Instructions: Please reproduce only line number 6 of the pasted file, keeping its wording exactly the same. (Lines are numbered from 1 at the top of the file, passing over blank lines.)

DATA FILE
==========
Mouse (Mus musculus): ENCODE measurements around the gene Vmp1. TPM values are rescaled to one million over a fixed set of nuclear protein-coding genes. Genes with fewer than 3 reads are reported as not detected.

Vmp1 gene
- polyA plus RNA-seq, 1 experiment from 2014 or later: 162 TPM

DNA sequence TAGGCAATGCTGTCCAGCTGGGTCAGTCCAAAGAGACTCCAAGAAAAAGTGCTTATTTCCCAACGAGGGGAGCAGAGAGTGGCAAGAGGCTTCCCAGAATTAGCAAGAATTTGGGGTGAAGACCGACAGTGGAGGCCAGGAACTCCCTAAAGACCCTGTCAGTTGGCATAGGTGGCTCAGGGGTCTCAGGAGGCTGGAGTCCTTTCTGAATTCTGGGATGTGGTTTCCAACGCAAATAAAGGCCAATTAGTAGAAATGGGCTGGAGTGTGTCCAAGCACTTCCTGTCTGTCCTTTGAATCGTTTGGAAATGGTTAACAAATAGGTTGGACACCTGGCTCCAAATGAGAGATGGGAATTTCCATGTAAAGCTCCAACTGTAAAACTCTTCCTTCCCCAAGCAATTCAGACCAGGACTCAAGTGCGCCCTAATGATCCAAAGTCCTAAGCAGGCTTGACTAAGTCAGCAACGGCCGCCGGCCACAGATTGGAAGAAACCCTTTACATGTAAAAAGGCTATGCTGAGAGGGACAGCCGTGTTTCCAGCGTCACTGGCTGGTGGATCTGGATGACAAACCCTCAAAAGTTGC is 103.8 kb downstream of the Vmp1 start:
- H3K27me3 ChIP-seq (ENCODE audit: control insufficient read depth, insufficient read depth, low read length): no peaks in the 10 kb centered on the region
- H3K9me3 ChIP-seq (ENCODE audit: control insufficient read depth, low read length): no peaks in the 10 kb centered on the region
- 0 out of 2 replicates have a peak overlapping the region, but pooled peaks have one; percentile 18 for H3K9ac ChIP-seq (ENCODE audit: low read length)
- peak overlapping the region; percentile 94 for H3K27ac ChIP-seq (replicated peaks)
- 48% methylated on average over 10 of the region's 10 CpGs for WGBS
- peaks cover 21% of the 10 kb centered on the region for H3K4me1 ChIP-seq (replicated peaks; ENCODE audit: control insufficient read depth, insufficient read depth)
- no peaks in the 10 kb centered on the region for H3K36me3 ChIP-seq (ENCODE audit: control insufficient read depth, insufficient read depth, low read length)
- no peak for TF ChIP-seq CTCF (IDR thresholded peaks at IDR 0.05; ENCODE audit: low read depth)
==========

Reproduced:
- H3K9me3 ChIP-seq (ENCODE audit: control insufficient read depth, low read length): no peaks in the 10 kb centered on the region